Brad Elders comes to Time Inc. as group publisher of the Sports Illustrated Group, which includes SI, Golf, SI Kids, FanSided and 120 Sports. He had been general manager of Partner Studio by AOL and was previously a senior vp of sales at the Internet company. “As the SI Group continues to aggressively develop its brands, products and services across the multimedia and multi-platform landscape, Brad is the perfect person to lead our sales and marketing efforts during these dynamic times,” Rich Battista, president of Time Inc.’s video, and entertainment and sports group, wrote in a memo…
Harris Publications closes its doors, which means 85 employees will lose their jobs. Its titles included hip hop magazine XXL, Naturally, Danny Seo and Mopar Action. Chairman Stanley Harris said the decision was prompted by the struggle to drive newsstand sales… Departures hires Candy Pratts as contributing editor. She’s held many positions in the past, including creative director of Vogue.com and Ralph Lauren, executive fashion director at Style.com and fashion director at Harper’s Bazaar… Leslie Pariseau is the new special projects editor at Saveur. She had been founding editor at Punch and has written for outlets that include New York, Vanity Fair, GQ and The New York Times… And there are changes at Slate, Inc. and more…
The set visit took place in Weymouth, Mass. Sept. 10, 2015, the same day the New England Patriots opened their season at home in Foxboro against the Pittsburgh Steelers. The embargo lifted yesterday, April 28, and from an inside-entertainment-journalism POV, the report to read is the one posted by The Verge entertainment editor Emily Yoshida.
Overall, Yoshida was underwhelmed by her set visit experience. She makes clear at the beginning that her outlet declined an offer for complimentary accommodation, and later gives a pretty good description of what it feels like to be a part of roundtable interview sessions:
The roundtable interview format is strangely dehumanizing. Rather than establishing a rapport with your subject, the Q&A is reduced to a bunch of Type-As of varying aptitude fighting for time to impress an authority figure. Your questions are not only for the subject, they are for the flock of peers around you, to prove that you can ask more meaningful and effective questions than they can. The subject, meanwhile, will never see you as more than an intrusive leech interrupting their workday with some studio-mandated hullaballoo.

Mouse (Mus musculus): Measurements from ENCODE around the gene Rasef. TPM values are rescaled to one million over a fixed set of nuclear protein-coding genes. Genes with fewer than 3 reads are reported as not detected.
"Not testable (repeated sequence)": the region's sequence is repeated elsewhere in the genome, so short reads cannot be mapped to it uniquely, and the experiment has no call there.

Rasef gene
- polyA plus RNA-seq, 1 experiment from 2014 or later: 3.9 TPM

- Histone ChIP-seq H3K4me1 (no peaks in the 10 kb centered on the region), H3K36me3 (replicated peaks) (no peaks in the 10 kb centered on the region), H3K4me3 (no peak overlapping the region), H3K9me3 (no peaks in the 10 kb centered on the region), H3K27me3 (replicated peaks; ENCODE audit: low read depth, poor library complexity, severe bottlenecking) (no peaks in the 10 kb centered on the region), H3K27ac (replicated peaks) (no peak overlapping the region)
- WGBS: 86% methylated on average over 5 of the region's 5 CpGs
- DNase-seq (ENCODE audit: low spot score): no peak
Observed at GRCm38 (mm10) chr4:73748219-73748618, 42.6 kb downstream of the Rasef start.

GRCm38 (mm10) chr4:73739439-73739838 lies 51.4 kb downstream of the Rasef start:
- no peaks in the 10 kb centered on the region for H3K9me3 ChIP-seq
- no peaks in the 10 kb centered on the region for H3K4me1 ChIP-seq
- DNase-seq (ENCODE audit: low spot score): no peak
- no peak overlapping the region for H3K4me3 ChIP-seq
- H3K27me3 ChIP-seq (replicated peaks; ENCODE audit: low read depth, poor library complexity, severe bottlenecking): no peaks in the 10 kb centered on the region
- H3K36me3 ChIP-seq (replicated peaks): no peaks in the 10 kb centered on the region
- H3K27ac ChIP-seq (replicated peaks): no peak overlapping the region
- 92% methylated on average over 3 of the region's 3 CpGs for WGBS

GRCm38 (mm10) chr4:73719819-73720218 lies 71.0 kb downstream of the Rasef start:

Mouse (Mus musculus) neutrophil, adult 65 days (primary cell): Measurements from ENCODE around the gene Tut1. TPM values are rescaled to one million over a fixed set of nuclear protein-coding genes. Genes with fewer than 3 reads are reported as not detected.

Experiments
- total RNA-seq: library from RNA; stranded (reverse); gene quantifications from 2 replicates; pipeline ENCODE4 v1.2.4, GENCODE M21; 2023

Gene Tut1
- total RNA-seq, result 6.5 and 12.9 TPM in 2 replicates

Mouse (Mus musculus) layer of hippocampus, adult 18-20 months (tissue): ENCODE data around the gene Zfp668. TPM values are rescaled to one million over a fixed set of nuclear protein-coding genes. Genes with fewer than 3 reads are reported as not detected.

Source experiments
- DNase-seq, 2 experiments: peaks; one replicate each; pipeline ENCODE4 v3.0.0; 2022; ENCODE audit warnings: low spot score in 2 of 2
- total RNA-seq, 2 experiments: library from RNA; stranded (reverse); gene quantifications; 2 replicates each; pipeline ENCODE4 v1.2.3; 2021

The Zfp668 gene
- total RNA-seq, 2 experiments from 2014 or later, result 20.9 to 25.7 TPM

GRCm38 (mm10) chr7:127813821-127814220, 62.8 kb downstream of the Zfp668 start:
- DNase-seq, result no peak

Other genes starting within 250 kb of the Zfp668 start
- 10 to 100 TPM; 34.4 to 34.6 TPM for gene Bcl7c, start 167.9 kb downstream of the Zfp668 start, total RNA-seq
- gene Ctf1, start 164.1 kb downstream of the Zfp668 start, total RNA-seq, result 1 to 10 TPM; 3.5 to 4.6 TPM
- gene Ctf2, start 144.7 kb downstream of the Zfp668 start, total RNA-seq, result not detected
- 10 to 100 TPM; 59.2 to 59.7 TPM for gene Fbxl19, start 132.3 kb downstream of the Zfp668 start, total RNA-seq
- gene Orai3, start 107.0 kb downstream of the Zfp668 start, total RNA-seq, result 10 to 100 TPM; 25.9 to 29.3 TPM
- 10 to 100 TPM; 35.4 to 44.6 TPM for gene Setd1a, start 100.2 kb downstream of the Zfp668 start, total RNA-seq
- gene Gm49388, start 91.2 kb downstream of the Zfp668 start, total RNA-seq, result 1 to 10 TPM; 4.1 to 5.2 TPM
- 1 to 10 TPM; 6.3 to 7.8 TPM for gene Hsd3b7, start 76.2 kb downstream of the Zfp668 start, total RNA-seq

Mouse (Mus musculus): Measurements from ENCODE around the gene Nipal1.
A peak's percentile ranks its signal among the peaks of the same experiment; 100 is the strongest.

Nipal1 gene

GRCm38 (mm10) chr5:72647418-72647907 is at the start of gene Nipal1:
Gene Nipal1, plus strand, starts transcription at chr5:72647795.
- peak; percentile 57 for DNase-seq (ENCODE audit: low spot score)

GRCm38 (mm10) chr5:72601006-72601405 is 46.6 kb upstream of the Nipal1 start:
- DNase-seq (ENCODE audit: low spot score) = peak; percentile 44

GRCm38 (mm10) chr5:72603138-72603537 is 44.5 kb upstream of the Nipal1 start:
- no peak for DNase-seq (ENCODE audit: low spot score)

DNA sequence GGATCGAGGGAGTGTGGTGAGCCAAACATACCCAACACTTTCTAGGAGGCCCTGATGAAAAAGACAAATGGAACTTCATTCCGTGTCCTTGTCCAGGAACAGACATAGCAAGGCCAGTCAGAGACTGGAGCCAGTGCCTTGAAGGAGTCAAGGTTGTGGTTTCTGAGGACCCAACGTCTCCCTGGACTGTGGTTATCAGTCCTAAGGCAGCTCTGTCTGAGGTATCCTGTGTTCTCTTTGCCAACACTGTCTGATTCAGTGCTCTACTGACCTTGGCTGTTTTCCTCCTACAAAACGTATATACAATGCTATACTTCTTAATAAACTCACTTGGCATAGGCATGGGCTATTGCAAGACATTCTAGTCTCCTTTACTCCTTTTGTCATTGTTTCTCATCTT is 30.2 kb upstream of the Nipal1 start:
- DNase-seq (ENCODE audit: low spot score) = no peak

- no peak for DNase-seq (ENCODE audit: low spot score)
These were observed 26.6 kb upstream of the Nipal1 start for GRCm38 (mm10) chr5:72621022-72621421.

Yoshida goes on to compare the roundtable vibe to the “kiddy table at Thanksgiving” and later deems the media pen at the converted South Weymouth Naval Air Station to be “our weird little losers corner.” We’ve done our fair share of roundtable interviews and it’s definitely a trip to be at the mercy of the personalities and professional approaches of the other participants. Add to that, occasionally, the very unhappy mood of an A-lister or two.
The Verge wound up getting an exclusive on a Ghostbusters trailer, but Yoshida writes she would have preferred some follow-up one-on-one time with either Paul Feig or screenwriter Katie Dippold.
Previously on FishbowlNY:
A Tempest in the Hollywood Junket Teapot
Johnny Depp Stays in Character for Pirates Press Junket
Here’s a look at the posts that made the most buzz the past seven days.The Daily Dot Grabs Staffers From Newsweek, Rolling Stone and PBS Katherine Heigl Recalls How She Became Shoehorned by the Media Hearst Magazines Names Exec Creative Director for ‘Blend Line’ Ken Li Named Managing Editor of Newsweek At Garry Shandling’s Memorial, Some Startling Family History